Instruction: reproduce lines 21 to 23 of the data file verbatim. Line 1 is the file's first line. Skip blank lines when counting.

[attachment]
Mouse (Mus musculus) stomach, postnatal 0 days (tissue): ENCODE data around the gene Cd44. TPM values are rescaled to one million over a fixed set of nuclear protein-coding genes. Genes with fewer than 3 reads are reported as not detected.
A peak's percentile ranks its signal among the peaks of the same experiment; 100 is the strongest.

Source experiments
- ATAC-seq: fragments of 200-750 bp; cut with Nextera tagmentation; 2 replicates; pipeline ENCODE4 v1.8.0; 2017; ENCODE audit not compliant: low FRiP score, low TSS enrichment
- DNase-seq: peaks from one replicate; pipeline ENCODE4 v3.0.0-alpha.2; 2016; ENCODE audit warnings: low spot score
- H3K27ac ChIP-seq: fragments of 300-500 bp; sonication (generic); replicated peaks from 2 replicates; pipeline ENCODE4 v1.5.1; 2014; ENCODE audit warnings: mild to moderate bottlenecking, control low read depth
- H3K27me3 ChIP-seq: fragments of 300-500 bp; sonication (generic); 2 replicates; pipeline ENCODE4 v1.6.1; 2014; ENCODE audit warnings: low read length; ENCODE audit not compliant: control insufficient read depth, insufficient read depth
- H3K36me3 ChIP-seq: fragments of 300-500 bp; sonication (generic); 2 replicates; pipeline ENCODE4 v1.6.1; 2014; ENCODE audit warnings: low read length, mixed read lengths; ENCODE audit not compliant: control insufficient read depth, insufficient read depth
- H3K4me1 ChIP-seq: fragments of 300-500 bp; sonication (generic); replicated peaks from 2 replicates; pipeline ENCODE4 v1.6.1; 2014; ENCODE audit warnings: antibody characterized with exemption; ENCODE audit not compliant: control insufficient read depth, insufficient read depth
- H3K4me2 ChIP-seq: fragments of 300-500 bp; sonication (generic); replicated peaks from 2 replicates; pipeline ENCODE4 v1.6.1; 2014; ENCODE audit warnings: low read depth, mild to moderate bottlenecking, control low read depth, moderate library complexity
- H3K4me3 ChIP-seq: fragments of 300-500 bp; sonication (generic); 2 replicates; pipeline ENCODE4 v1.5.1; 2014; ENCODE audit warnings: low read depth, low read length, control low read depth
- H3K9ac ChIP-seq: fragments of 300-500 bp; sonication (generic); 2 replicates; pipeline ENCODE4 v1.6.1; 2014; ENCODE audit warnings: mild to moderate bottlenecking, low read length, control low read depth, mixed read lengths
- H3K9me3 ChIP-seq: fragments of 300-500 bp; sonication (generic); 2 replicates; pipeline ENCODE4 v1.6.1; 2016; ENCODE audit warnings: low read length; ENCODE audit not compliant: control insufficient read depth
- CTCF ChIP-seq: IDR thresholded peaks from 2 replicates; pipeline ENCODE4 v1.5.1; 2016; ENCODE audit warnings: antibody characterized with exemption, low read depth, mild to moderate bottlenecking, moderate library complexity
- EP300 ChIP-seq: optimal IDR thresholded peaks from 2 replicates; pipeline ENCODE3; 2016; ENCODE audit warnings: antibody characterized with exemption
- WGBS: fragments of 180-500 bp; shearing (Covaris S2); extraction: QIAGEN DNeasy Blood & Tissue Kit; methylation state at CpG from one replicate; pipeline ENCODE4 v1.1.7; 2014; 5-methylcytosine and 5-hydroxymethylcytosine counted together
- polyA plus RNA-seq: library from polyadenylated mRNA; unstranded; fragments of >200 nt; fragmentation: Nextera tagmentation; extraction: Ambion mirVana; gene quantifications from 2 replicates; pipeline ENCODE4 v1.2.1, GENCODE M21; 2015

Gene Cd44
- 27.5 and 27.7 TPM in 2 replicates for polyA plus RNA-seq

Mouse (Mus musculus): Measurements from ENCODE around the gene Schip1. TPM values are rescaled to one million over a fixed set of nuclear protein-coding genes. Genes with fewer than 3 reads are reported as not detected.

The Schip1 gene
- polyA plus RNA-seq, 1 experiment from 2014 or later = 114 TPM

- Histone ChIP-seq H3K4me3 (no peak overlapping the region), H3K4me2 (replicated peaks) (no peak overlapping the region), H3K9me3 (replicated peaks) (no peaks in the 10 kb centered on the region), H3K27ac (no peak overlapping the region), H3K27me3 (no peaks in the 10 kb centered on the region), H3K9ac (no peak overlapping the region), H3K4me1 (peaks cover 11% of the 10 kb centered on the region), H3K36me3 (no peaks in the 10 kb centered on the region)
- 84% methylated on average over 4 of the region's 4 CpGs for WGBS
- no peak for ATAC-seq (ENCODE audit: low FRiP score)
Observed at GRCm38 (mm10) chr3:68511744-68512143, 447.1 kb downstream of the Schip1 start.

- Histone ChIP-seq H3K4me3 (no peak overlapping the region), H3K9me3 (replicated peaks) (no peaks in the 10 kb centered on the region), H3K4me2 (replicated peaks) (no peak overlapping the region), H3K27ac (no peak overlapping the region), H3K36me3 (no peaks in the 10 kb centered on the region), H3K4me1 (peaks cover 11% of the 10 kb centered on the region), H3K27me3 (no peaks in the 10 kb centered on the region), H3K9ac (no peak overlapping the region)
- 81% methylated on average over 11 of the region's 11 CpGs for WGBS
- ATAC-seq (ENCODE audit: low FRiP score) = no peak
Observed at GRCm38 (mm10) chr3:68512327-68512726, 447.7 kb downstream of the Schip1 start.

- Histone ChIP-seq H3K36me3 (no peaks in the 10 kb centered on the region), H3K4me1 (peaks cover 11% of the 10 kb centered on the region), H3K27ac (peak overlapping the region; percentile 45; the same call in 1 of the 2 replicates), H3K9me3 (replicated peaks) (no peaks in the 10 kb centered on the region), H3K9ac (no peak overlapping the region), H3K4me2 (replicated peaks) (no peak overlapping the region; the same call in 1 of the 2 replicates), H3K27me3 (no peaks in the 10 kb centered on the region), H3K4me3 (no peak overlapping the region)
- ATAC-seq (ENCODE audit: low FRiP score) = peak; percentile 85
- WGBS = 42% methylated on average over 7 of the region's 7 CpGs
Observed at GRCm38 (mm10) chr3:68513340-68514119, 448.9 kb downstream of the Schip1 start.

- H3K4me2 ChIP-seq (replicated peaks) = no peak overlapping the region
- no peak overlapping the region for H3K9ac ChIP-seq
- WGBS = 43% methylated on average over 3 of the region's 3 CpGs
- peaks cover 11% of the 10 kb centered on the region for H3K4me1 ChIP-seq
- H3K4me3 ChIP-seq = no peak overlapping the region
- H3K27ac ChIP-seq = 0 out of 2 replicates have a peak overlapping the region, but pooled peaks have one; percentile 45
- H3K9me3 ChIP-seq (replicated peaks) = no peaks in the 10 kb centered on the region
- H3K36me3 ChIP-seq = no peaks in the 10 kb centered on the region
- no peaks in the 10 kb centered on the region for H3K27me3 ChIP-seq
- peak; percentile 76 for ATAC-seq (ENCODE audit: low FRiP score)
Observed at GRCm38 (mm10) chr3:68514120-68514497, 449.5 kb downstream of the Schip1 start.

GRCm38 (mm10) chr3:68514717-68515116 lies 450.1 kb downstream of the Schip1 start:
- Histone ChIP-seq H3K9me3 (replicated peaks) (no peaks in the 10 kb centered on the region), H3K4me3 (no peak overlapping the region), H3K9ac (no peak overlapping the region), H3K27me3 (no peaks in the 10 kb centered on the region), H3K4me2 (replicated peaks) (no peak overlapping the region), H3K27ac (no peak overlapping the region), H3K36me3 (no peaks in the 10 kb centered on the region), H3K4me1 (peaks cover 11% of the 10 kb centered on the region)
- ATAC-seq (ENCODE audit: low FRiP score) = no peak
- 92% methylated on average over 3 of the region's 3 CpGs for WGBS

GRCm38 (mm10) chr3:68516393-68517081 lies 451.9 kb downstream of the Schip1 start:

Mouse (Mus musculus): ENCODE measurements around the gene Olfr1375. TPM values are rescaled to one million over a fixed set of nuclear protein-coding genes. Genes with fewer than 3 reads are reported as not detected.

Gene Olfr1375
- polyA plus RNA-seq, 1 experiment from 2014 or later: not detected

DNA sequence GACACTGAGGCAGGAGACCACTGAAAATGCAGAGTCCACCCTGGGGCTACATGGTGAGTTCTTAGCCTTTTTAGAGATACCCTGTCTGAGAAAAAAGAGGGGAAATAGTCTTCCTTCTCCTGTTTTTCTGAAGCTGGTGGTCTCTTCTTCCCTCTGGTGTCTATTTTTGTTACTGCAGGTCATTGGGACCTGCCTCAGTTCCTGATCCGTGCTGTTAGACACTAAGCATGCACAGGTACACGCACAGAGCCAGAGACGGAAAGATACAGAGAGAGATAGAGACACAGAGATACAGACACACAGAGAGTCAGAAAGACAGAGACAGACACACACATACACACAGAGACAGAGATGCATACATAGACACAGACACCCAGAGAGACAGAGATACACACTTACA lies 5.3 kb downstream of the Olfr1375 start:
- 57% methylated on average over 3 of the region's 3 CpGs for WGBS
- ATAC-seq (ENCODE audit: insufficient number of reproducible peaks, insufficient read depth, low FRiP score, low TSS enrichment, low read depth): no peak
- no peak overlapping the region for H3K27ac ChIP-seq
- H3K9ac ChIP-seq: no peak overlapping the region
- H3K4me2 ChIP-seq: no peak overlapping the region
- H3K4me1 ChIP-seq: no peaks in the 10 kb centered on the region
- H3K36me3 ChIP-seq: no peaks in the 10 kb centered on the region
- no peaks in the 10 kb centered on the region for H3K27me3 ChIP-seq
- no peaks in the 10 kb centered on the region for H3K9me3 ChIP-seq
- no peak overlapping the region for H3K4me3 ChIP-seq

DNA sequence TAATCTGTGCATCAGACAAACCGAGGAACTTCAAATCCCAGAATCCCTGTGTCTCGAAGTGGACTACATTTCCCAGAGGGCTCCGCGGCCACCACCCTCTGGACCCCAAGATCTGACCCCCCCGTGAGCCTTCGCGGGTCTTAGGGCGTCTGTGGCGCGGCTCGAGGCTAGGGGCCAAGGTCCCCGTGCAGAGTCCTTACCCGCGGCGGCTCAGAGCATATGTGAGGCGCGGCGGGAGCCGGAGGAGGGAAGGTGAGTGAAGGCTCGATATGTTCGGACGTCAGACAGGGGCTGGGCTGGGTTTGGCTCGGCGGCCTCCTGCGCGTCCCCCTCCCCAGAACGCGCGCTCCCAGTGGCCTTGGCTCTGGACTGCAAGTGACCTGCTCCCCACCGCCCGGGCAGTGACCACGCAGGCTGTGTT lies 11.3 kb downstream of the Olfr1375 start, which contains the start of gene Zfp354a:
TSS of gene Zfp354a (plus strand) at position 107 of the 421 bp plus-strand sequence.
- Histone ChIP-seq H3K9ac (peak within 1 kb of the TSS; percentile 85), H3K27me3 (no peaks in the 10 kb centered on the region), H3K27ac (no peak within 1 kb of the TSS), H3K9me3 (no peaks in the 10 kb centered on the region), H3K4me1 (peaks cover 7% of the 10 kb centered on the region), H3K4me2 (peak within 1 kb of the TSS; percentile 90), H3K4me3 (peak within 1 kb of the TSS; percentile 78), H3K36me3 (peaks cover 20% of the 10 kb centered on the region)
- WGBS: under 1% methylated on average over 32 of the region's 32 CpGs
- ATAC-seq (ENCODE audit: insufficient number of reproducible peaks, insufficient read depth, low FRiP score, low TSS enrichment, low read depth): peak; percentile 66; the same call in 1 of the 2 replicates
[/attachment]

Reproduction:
The Schip1 gene
- polyA plus RNA-seq, 1 experiment from 2014 or later = 114 TPM

- Histone ChIP-seq H3K4me3 (no peak overlapping the region), H3K4me2 (replicated peaks) (no peak overlapping the region), H3K9me3 (replicated peaks) (no peaks in the 10 kb centered on the region), H3K27ac (no peak overlapping the region), H3K27me3 (no peaks in the 10 kb centered on the region), H3K9ac (no peak overlapping the region), H3K4me1 (peaks cover 11% of the 10 kb centered on the region), H3K36me3 (no peaks in the 10 kb centered on the region)